Considering the partial relaxation of epitaxial coherency strains, a strain gradient along the growth orientation was proposed, and accordingly, a three-dimensional domain structure was observed by Towner et al. [26]. Based on the results from a serial sectioning technique, it was found that the domain structure varied sharply through the thickness for the BaTiO3 thin films on MgO substrates. It is primarily a-oriented near the substrate and increasingly c-oriented away from this interface. The refractive index also varied through the film thickness. Gradients in the strain can explain the relaxor-like behavior often observed in ferroelectric thin films. In 2005, Catalan et al. [27] used X-ray analysis to study the ferroelectric thin layers of Ba1/2Sr1/2TiO3 with different thicknesses. The data also revealed the presence of strain gradients across the films. A functional form for the internal strain profile was proposed and used to calculate the influence of strain gradient on the degradation of the ferroelectric properties of films with decreasing thickness. The results are in excellent agreement with the experimental data. They show that strain relaxation can lead to smooth, continuous gradients across hundreds of nanometers. Similarly, inhomogeneous strain along the growth direction was observed in a 100 nm thick BaTiO3 film deposited on platinized Si substrate [60].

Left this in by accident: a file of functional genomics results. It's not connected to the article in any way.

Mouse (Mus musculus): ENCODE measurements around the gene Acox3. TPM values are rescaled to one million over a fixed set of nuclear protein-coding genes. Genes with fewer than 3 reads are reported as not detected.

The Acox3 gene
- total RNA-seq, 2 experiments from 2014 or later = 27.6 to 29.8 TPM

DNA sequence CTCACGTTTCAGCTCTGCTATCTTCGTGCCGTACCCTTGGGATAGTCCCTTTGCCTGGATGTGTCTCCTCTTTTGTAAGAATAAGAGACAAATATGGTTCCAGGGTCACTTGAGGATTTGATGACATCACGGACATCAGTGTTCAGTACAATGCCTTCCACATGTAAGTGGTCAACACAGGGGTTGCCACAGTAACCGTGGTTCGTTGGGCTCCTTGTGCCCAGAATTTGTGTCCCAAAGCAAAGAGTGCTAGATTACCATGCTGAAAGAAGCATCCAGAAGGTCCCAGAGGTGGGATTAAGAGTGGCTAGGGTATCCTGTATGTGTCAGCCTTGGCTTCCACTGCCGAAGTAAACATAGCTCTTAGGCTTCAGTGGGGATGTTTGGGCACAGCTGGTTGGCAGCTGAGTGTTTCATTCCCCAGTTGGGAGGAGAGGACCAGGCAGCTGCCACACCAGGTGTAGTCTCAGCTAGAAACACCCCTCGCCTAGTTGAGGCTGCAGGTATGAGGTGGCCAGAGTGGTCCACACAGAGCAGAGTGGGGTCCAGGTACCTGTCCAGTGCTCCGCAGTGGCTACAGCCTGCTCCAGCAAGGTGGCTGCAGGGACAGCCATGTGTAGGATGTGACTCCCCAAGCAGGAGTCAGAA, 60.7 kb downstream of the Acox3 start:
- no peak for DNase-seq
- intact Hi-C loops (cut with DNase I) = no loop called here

Interface strain effects on dielectric properties